The Great Stink - Clare Clark Like her other novel, [book:The Nature of Monsters], Clare Clark accomplishes two things with The Great Stink. One, is a powerful (and queasily wonderful) evocation of the sights, sounds and smells of a by-gone London. In this case, the city of the Victorian Age c. 1860. The greatest city in the world is drowning in its own filth, and Parliament has reluctantly begun funding an enormous public works project that will modernize the capital's sewers. Say what you like about Clark's other qualities as a writer but even her harshest critics must admit to a marvelous facility for describing urban life that is vivid and economical - using just the correct amount of adjective and simile to create 19th century London (at least the London that existed for most of its inhabitants - unhealthy, foul, and full of men and women brutalized almost beyond humanity by the misery of their lives).

Like St. Paul's in Monsters, the London sewer is a major character in the novel, dominating the lives of both protagonists.

The second thing Clark accomplishes is another engrossing tale about people growing into their humanity and becoming better for it. The novel follows two men - William May and Long Arm Tom - whose destinies don't cross until the very end of the book, and, even then, they never actually meet. William is a veteran of the Crimean War (1854-56) who returns suffering from what we would recognize as post-traumatic stress disorder. In 1860s London, a veteran doesn't even have a dysfunctional VA to fall back on for support - he's utterly alone and, if he exhibits any abnormal behavior, he is despised, called a coward, and could be sent to an asylum. William finds solace from his demons in the sewers and by cutting himself. He's fortunate in getting a job as one of the engineers on the great project to rebuild London's sewers. There, the orderliness and routine help focus his mind; the dark and filth of the sewers mirrors the "dark and filth" in his mind, and the cutting releases that internal filth into the tunnels under the city. As the months pass, William eventually finds his way back to a semblance of normality. The imperative need to cut becomes less and less, and William actually hopes to lead a normal life with his wife, Polly, and newborn son, Di.

Unfortunately, just when he's reached this plateau, William becomes innocently caught up in a kickback scheme involving a Mr. Hawke, member of the board overseeing the project, and Mr. England, a maker of cheap brick who had hoped to secure a lucrative contract. The circumstances of Mr. England's subsequent murder drive William insane - he suffers a complete breakdown - and he's confined to an asylum, a fate worse than death in those days. Meanwhile, Hawke has framed him for the murder and he faces the gallows.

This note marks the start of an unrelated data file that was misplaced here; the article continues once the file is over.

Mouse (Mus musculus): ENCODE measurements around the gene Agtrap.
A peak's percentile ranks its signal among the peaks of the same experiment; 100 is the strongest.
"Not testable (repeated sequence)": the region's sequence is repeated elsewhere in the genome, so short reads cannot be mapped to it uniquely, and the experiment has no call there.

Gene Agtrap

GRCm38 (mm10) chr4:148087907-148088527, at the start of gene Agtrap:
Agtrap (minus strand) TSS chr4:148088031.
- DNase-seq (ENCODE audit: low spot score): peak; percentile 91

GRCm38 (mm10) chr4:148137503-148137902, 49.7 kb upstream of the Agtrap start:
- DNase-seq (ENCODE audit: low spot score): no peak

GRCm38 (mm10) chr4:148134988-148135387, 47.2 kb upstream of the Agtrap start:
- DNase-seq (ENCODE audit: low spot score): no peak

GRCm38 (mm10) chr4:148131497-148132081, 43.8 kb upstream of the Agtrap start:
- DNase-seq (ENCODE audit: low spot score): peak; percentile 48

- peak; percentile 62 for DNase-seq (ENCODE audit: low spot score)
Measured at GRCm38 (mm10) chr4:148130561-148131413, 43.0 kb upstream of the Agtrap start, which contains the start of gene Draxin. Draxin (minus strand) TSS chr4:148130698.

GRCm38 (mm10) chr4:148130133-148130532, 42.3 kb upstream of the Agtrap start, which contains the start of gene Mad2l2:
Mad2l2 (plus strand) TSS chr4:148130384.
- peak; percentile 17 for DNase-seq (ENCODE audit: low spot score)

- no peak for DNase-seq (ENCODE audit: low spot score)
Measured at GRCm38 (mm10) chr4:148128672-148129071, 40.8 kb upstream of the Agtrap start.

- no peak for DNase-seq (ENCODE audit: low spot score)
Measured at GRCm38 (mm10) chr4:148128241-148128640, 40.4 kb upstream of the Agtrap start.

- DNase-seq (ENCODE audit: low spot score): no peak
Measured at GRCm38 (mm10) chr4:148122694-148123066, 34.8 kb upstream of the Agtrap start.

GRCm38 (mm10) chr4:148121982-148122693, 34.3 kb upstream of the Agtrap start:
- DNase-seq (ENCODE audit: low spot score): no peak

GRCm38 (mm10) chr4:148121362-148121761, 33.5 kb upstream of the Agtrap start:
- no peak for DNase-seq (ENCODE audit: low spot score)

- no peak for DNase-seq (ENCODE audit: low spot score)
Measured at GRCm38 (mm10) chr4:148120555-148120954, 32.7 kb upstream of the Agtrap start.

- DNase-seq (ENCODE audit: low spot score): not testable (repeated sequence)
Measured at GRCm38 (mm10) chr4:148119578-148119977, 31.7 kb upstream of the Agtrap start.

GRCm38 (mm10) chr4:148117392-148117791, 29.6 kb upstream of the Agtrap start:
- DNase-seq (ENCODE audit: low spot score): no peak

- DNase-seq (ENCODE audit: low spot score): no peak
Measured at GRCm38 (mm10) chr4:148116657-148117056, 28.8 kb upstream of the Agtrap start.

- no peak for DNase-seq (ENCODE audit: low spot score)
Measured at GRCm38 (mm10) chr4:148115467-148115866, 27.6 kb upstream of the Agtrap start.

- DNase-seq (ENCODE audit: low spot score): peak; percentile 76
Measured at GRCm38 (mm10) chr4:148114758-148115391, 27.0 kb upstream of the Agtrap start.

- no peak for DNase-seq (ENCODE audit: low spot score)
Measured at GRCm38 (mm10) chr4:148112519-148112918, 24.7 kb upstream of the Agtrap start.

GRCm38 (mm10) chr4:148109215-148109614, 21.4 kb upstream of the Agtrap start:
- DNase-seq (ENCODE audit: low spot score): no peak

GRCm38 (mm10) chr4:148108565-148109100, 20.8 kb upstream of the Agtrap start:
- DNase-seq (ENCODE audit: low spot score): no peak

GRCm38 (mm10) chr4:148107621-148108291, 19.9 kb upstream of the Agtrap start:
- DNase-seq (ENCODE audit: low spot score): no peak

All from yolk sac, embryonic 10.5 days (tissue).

Long Arm Tom, our second hero, is an older man, a tosher. He lives, like too many others, on the fringes of "decent" society, descending into the sewers to scavenge for the detritus of the better off to sell or to capture the rats sold to enterprising touts for use in the dog fights recently declared unlawful. Though illegal, Victorian "gentlemen" and the uncouth laborers of the city alike relish the spectacle of dogs competing with each other to kill as many rats in a certain time as possible. It's at one of these bouts that Tom runs into Lady - a mangy, disagreeable looking mutt who rests her head on his foot before being dragged off by her abusive master. Later that night, Tom discovers her following him home, her rope leash frayed and broken. Compelled by a need he doesn't understand, Tom lets her come home with him. Lady comes to fill the void in his life where he needs someone to love. Soon they become inseparable companions and he discovers that she's a natural ratter - a veritable rat-killing machine. This "talent" leads Tom to enter her into the dog fights, where she captures the attention of the Captain, who is actually the Mr. Hawke who bedevils William's life. Hawke/Captain offers Tom a substantial sum for Lady, enough for him to live relatively well for the rest of his life, and he accepts, though he suffers inexplicable fear and anxiety at the prospect of losing her. The Captain, however, cheats Tom on the deal. Tom vows to get Lady back whatever the cost. Now, the Captain had hired Tom to help hide a murdered man in the sewers. This man, Mr. England, had carried papers that Tom takes and hides, the paranoia and suspicion natural to his life telling him he needed some insurance in case the Captain tried to "shop him to the peelers" (the police).

Here is where the lives of William and Tom collide when, in the course of defending him, William's lawyer encounters Tom and learns of the potentially damning evidence. To go further would spoil the novel even more than I may have already done, so anyone at all interested in the story should pick up the book.

As with Monsters, Clark's tale plots the development of a person's humanity. In the case of William, a person who's lost his and must find a way to regain it or go mad. In the case of Tom, a person who knows there's a void in his life but doesn't know what it is or how to fill it.

I really, really like Clare Clark and look forward to her next novel. While I won't begrudge her the right to stay within London's city limits, it would be interesting to see if she can widen her horizons and write as compellingly in a different setting.